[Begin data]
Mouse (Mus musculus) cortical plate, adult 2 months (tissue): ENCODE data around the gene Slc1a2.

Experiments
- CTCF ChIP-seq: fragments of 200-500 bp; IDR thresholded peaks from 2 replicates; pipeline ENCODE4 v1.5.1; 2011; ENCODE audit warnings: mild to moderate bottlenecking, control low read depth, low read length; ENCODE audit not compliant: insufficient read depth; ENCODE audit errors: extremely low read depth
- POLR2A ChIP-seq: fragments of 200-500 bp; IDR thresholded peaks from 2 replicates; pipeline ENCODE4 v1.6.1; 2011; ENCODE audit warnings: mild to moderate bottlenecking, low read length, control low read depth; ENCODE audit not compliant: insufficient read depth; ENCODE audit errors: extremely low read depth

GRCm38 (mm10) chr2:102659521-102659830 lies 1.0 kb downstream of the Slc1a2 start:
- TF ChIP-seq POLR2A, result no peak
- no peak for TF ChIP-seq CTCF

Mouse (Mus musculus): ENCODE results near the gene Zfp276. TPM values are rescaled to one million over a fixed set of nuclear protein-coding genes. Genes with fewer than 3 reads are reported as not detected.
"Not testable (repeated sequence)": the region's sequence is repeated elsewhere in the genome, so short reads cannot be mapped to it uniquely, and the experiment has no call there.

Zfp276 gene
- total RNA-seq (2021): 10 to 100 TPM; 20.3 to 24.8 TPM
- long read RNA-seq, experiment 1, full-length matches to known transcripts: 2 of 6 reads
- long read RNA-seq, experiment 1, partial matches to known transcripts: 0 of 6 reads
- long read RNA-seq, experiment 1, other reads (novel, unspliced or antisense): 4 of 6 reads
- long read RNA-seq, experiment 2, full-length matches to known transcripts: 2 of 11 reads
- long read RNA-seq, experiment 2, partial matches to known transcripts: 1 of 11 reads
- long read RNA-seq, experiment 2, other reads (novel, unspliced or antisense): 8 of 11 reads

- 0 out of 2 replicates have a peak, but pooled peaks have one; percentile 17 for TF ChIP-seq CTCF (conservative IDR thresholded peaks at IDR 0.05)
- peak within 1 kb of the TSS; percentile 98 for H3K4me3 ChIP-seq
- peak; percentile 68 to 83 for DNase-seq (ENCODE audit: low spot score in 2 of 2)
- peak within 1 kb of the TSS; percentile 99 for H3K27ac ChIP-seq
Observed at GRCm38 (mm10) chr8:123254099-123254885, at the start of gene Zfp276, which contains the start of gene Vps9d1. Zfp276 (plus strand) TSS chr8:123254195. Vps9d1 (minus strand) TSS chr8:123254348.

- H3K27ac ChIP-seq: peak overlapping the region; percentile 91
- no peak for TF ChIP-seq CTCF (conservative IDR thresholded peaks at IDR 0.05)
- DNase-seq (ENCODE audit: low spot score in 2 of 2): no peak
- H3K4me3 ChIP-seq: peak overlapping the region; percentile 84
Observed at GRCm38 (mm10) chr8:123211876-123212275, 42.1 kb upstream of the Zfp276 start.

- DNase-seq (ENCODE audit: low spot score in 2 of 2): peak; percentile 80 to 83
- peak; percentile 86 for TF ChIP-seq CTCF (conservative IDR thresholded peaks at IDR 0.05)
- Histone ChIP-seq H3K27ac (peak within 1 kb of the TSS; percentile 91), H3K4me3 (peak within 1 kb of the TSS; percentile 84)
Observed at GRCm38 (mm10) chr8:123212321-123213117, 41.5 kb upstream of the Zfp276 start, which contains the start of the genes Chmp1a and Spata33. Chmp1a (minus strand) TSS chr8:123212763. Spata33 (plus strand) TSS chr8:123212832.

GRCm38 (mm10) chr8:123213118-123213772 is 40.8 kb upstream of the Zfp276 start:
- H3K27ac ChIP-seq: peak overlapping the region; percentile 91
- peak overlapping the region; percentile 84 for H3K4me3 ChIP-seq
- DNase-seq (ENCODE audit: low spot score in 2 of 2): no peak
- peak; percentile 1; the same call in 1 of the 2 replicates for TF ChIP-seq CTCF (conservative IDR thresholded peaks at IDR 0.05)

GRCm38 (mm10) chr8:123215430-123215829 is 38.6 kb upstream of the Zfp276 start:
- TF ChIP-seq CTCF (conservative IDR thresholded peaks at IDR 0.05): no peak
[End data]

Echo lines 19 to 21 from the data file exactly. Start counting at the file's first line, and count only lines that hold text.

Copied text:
- peak within 1 kb of the TSS; percentile 98 for H3K4me3 ChIP-seq
- peak; percentile 68 to 83 for DNase-seq (ENCODE audit: low spot score in 2 of 2)
- peak within 1 kb of the TSS; percentile 99 for H3K27ac ChIP-seq